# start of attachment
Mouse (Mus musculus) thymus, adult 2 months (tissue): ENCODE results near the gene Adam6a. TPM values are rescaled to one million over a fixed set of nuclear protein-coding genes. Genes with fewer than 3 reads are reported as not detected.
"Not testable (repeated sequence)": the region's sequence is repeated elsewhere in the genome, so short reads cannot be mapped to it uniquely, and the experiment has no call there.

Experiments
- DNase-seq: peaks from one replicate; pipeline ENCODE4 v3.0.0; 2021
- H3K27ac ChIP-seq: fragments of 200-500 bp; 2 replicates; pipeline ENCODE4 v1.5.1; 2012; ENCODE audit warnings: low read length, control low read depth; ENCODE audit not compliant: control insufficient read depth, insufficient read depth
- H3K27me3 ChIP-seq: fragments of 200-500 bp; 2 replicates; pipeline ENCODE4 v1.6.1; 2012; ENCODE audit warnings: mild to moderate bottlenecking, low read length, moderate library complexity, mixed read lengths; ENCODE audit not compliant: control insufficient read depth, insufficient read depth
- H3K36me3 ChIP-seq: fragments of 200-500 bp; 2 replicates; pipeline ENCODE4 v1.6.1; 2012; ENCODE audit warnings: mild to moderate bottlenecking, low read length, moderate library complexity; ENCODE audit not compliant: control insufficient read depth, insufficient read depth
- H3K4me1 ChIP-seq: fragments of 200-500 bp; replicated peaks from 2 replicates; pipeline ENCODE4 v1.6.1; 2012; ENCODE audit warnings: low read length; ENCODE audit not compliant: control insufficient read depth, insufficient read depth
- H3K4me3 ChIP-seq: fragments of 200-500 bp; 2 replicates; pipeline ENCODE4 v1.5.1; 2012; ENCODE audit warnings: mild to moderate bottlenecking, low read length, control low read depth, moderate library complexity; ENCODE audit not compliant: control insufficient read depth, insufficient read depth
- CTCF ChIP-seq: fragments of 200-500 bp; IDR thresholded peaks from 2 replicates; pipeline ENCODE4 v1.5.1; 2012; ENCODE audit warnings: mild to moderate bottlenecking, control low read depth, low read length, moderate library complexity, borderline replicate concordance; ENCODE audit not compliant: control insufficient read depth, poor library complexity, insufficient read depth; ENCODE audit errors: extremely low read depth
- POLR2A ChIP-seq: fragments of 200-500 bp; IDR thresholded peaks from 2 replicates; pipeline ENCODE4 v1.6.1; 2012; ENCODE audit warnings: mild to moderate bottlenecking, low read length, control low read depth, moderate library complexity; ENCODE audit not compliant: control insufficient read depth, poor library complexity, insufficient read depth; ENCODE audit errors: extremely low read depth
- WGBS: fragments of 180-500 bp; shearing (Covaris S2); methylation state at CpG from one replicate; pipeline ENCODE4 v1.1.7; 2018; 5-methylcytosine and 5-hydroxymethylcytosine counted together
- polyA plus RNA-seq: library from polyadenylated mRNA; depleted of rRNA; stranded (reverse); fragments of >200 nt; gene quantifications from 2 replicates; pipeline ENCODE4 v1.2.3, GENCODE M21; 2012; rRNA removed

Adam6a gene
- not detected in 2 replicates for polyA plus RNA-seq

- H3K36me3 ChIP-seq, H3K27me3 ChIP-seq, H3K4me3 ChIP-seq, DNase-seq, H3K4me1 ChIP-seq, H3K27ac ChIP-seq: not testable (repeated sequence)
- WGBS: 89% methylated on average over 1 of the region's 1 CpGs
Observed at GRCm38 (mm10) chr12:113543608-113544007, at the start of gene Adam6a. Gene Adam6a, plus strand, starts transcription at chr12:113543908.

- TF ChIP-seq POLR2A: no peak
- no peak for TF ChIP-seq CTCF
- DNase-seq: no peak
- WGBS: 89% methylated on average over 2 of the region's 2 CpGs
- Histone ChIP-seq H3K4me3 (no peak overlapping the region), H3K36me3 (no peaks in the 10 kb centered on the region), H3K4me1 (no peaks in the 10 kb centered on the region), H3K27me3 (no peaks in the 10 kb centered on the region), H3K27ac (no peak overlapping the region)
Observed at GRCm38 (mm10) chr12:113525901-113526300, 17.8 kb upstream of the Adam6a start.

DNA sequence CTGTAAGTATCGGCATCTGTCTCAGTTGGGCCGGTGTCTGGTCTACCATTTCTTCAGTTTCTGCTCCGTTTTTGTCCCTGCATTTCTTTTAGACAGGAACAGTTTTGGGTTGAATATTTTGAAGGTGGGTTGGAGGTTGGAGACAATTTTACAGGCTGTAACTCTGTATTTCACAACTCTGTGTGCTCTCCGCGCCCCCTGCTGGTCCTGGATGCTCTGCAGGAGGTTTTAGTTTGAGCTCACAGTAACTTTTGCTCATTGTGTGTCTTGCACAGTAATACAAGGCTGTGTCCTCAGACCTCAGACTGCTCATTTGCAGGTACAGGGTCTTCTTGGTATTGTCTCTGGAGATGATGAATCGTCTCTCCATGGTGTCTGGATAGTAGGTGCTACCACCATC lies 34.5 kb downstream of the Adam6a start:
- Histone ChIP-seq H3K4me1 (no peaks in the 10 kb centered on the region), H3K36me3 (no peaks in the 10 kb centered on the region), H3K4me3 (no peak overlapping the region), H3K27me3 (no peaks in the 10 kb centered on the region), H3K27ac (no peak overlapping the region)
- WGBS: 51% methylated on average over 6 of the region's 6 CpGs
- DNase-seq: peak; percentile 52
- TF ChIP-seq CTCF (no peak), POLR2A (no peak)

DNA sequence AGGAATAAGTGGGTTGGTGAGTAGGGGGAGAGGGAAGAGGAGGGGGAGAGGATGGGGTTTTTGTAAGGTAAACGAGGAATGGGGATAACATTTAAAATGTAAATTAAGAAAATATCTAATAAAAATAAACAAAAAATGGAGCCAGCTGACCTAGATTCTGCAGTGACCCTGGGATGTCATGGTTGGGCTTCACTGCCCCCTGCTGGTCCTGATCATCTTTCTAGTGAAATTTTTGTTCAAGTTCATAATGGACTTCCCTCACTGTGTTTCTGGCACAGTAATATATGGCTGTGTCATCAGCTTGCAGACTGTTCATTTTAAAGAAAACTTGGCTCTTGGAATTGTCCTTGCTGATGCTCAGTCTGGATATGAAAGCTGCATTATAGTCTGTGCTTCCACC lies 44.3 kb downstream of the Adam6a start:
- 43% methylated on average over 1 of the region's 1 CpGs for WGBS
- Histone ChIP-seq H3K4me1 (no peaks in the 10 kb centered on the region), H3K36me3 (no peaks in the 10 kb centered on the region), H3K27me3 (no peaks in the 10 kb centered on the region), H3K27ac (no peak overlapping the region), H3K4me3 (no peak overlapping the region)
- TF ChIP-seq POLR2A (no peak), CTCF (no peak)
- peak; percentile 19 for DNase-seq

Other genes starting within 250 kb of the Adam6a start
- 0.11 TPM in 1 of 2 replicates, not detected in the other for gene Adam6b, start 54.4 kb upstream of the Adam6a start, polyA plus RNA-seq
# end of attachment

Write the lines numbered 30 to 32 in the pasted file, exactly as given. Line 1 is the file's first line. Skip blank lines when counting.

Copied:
DNA sequence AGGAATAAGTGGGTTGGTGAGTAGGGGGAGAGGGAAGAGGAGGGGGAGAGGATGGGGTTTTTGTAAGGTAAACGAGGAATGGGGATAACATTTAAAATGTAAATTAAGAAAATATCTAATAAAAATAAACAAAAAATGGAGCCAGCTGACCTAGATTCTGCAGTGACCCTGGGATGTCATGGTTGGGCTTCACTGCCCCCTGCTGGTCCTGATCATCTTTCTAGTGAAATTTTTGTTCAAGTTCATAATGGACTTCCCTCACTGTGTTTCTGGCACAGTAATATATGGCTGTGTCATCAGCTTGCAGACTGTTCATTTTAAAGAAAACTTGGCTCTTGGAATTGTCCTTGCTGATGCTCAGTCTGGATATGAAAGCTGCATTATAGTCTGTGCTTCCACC lies 44.3 kb downstream of the Adam6a start:
- 43% methylated on average over 1 of the region's 1 CpGs for WGBS
- Histone ChIP-seq H3K4me1 (no peaks in the 10 kb centered on the region), H3K36me3 (no peaks in the 10 kb centered on the region), H3K27me3 (no peaks in the 10 kb centered on the region), H3K27ac (no peak overlapping the region), H3K4me3 (no peak overlapping the region)